Pam and I have spent the past five days with our grandchildren. At seven and three, they can wear you out with their requests. They wake up wanting. They wish fervently for things and dream of happiness in the ultimate. “Papa,” my grandson will say, “if you could have any plane in the world [he’s clearly into planes], what would it be?” I stumble to reply, but not he: “The Ford Trimotor!”
The day we set aside to make and decorate gingerbread houses, at 6:30 a.m. our granddaughter is trembling and jumping in anticipation.
That childish delight is like a drug for older people. We get a vicarious, endorphinous rush. It’s one reason so many adults live through children at Christmas or re-live their own childhood. Anything to get the feeling back.
That’s not all bad. Children can remind us how to want something with all our hearts.
And that wholehearted longing is the essence of Advent. “Come, thou long expected Jesus.” If Christmas is about joy, Advent is about yearning. Imagine that child asking you, “If you could have anything in the world, what would it be?” Like me, you may stumble at that. Advent offers a period of profound reflection, long enough to get beyond the surface wants and needs that monopolize our daily attention, down into the deepest longings of the human heart. The desire for wholeness, to be fully known, the need to love and be loved, to have a purpose in life, to matter to at least one other soul. The longing to be freed from our fears and anxieties, to be able give our lives for something eternal before we die. This is where Advent takes us.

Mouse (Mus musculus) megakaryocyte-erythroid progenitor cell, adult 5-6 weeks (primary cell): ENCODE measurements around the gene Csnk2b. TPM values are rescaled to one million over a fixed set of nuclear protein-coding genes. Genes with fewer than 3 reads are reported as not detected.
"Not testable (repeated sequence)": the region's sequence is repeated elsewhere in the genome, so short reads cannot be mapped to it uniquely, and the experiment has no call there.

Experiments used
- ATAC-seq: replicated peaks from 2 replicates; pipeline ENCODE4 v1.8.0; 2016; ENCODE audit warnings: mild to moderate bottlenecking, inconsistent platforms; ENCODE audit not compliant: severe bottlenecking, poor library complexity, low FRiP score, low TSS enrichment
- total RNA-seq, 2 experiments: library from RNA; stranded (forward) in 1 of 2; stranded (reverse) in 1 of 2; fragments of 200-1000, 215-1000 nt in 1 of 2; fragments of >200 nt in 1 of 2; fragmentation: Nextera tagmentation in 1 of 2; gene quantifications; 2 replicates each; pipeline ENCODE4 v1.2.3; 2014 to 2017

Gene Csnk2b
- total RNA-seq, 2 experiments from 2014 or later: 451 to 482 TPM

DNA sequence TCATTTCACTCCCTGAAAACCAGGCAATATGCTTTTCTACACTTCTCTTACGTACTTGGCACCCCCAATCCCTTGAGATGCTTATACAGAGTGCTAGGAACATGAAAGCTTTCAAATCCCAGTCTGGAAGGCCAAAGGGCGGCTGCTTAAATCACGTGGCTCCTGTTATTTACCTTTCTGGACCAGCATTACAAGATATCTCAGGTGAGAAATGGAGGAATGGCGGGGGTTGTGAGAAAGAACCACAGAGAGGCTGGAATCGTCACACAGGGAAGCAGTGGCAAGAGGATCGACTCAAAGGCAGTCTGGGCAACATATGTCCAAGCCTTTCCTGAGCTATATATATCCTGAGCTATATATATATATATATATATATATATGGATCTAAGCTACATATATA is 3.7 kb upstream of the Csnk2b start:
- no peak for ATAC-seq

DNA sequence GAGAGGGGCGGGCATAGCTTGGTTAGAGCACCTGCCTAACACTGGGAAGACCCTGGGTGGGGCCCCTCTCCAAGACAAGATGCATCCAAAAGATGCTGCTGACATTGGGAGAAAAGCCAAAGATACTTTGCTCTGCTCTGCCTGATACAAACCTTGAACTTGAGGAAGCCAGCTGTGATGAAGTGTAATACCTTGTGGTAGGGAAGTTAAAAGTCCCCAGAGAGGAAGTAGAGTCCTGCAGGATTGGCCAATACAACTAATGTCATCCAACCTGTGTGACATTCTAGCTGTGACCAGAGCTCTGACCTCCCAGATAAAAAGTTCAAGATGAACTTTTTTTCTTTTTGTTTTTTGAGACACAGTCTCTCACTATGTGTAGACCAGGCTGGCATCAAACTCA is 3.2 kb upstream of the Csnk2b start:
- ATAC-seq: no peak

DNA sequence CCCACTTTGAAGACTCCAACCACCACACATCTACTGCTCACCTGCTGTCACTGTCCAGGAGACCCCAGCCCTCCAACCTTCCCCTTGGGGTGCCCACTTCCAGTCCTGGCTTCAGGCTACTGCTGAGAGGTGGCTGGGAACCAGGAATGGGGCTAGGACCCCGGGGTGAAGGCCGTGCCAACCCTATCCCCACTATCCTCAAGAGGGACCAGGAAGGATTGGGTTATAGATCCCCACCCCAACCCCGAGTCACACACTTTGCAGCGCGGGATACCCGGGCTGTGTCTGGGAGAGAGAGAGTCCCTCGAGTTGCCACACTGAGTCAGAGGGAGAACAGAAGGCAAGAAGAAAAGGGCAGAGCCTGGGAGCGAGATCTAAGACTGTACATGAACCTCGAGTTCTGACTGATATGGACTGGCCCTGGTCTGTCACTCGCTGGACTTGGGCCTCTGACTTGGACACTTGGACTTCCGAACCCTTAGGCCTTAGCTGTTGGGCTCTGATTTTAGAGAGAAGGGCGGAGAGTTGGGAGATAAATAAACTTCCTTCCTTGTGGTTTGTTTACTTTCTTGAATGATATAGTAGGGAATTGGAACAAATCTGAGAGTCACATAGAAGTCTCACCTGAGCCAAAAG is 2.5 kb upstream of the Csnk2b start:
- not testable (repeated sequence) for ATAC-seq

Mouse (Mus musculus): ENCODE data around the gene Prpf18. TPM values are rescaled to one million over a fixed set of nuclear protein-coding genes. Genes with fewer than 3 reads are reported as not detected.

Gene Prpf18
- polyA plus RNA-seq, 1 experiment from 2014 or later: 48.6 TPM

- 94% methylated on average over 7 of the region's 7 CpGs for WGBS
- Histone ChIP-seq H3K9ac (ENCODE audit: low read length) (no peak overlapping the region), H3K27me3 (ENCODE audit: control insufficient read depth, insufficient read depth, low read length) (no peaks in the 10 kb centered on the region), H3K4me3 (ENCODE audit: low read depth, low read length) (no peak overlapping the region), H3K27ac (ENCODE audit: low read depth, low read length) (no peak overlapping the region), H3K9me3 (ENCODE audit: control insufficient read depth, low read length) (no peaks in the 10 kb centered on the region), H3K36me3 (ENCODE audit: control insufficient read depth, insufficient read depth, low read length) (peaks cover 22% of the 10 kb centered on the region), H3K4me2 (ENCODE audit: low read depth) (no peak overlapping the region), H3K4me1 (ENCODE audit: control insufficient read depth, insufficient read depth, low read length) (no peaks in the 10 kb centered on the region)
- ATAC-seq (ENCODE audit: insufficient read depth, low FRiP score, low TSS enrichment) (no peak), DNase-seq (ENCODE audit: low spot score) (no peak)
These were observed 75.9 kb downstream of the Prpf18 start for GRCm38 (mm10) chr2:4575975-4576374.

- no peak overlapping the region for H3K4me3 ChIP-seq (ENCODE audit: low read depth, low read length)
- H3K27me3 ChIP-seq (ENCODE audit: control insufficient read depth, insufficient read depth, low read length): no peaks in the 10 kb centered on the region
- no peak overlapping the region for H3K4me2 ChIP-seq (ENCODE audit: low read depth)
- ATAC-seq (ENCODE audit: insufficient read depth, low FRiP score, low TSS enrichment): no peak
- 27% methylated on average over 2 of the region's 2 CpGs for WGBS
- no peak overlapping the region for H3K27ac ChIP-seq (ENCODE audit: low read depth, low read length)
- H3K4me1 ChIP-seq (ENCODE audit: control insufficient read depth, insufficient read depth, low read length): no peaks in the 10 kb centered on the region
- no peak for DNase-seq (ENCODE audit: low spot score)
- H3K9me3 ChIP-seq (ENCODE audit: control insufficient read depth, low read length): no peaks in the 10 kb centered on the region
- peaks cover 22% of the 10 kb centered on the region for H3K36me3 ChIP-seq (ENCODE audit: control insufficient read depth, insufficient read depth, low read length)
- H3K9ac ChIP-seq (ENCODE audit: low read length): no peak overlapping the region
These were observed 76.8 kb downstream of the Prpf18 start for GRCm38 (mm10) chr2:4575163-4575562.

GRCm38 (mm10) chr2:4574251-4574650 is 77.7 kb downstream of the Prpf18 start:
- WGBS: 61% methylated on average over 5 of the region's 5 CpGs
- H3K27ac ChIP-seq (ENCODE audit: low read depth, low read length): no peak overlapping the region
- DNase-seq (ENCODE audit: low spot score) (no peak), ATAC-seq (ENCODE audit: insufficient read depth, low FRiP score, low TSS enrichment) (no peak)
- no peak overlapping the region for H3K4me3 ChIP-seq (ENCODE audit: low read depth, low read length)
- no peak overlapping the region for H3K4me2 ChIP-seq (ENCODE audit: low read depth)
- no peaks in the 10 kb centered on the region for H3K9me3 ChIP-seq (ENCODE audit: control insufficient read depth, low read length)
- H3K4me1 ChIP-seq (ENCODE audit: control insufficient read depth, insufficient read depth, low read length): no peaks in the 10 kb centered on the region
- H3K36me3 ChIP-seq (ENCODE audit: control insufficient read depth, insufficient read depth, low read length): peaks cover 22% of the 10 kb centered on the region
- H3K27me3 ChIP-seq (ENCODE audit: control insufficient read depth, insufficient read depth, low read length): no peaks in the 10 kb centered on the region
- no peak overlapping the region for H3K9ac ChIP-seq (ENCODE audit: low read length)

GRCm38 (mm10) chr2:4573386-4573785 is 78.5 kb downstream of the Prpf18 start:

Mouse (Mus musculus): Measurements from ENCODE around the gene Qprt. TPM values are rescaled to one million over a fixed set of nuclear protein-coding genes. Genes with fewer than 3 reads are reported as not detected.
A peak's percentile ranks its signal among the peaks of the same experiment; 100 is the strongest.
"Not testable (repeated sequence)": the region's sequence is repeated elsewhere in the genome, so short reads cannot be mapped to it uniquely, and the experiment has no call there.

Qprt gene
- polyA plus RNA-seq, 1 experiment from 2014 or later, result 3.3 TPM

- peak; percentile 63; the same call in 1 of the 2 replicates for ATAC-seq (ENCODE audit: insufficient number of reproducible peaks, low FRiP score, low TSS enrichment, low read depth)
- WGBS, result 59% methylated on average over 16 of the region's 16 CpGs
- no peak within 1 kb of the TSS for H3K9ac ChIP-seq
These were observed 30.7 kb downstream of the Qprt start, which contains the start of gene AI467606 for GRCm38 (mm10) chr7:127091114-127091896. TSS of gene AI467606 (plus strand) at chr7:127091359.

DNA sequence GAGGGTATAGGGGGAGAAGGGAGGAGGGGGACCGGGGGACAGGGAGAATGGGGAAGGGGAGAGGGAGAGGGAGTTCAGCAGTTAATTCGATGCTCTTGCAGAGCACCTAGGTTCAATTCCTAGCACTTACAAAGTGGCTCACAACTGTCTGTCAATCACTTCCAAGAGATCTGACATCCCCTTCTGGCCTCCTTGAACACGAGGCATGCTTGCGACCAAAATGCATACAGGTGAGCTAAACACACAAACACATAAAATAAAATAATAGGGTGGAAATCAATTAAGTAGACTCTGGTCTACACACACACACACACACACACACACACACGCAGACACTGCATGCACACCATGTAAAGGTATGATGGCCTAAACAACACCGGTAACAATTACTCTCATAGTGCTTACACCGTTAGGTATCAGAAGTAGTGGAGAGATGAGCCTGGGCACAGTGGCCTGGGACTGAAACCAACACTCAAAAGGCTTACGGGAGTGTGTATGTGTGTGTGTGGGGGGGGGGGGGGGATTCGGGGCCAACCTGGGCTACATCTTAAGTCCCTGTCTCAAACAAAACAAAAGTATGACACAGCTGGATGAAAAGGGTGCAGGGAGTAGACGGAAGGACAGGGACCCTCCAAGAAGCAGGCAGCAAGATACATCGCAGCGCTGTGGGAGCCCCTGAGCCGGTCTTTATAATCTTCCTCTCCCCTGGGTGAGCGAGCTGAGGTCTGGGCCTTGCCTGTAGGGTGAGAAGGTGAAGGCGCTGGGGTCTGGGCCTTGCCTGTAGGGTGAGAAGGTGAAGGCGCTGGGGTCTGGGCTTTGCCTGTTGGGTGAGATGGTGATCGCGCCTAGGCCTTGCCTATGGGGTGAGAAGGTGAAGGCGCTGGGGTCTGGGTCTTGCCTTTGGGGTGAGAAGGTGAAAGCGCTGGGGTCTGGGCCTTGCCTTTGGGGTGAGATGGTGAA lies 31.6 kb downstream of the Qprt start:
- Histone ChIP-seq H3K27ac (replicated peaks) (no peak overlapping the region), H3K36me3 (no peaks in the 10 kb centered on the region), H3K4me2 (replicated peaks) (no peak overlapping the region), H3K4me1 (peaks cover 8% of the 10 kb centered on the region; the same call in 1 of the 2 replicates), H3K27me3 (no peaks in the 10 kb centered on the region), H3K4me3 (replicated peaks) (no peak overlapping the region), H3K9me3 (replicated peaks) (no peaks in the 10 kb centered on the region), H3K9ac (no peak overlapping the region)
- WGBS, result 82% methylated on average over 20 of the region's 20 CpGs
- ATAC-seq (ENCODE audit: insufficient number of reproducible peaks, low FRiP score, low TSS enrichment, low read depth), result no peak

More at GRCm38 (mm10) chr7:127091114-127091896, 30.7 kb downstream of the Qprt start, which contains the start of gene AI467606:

Deep reflection invariably brings us to hopes too big for our little souls. Then, all we can do is cry out, like the voices of all those Advent hymns and Psalms and ancient stories, for God to come and make us whole, make us right. If you are lucky enough to be in the presence of a little child this year, she can teach you how to want something with all your heart. Just watch.